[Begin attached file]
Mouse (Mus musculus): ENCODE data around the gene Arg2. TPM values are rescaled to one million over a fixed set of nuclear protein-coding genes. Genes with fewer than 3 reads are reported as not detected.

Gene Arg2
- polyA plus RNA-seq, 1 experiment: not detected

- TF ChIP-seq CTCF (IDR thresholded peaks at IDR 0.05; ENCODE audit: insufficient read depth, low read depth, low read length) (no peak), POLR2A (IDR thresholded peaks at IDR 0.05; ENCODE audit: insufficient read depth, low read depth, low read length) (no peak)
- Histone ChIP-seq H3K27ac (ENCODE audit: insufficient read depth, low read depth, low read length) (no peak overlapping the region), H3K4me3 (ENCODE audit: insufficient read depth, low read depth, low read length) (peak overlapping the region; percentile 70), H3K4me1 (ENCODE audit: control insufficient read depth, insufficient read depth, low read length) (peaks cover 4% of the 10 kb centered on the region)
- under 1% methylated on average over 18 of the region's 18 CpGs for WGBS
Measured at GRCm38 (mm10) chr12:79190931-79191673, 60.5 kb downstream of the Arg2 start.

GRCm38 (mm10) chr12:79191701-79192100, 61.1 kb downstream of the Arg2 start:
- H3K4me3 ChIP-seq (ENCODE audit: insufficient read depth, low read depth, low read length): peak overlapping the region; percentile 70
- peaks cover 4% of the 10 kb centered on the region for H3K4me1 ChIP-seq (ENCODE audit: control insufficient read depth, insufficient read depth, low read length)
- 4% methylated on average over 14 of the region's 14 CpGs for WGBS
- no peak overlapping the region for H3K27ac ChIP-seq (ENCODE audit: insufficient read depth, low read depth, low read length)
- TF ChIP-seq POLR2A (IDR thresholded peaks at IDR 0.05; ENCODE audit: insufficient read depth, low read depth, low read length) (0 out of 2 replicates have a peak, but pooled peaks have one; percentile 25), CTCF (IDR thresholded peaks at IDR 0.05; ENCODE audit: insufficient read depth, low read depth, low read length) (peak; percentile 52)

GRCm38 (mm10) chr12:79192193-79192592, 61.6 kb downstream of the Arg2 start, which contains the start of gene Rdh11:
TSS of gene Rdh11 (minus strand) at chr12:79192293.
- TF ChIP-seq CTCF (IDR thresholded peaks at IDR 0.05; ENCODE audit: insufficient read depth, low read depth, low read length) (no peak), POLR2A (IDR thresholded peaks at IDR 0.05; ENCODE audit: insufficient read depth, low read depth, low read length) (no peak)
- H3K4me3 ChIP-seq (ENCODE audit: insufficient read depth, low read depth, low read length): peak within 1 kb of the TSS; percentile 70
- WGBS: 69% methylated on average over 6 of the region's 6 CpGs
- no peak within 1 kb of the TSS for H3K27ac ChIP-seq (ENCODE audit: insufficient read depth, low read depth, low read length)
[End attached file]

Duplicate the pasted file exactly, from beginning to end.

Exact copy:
Mouse (Mus musculus): ENCODE data around the gene Arg2. TPM values are rescaled to one million over a fixed set of nuclear protein-coding genes. Genes with fewer than 3 reads are reported as not detected.

Gene Arg2
- polyA plus RNA-seq, 1 experiment: not detected

- TF ChIP-seq CTCF (IDR thresholded peaks at IDR 0.05; ENCODE audit: insufficient read depth, low read depth, low read length) (no peak), POLR2A (IDR thresholded peaks at IDR 0.05; ENCODE audit: insufficient read depth, low read depth, low read length) (no peak)
- Histone ChIP-seq H3K27ac (ENCODE audit: insufficient read depth, low read depth, low read length) (no peak overlapping the region), H3K4me3 (ENCODE audit: insufficient read depth, low read depth, low read length) (peak overlapping the region; percentile 70), H3K4me1 (ENCODE audit: control insufficient read depth, insufficient read depth, low read length) (peaks cover 4% of the 10 kb centered on the region)
- under 1% methylated on average over 18 of the region's 18 CpGs for WGBS
Measured at GRCm38 (mm10) chr12:79190931-79191673, 60.5 kb downstream of the Arg2 start.

GRCm38 (mm10) chr12:79191701-79192100, 61.1 kb downstream of the Arg2 start:
- H3K4me3 ChIP-seq (ENCODE audit: insufficient read depth, low read depth, low read length): peak overlapping the region; percentile 70
- peaks cover 4% of the 10 kb centered on the region for H3K4me1 ChIP-seq (ENCODE audit: control insufficient read depth, insufficient read depth, low read length)
- 4% methylated on average over 14 of the region's 14 CpGs for WGBS
- no peak overlapping the region for H3K27ac ChIP-seq (ENCODE audit: insufficient read depth, low read depth, low read length)
- TF ChIP-seq POLR2A (IDR thresholded peaks at IDR 0.05; ENCODE audit: insufficient read depth, low read depth, low read length) (0 out of 2 replicates have a peak, but pooled peaks have one; percentile 25), CTCF (IDR thresholded peaks at IDR 0.05; ENCODE audit: insufficient read depth, low read depth, low read length) (peak; percentile 52)

GRCm38 (mm10) chr12:79192193-79192592, 61.6 kb downstream of the Arg2 start, which contains the start of gene Rdh11:
TSS of gene Rdh11 (minus strand) at chr12:79192293.
- TF ChIP-seq CTCF (IDR thresholded peaks at IDR 0.05; ENCODE audit: insufficient read depth, low read depth, low read length) (no peak), POLR2A (IDR thresholded peaks at IDR 0.05; ENCODE audit: insufficient read depth, low read depth, low read length) (no peak)
- H3K4me3 ChIP-seq (ENCODE audit: insufficient read depth, low read depth, low read length): peak within 1 kb of the TSS; percentile 70
- WGBS: 69% methylated on average over 6 of the region's 6 CpGs
- no peak within 1 kb of the TSS for H3K27ac ChIP-seq (ENCODE audit: insufficient read depth, low read depth, low read length)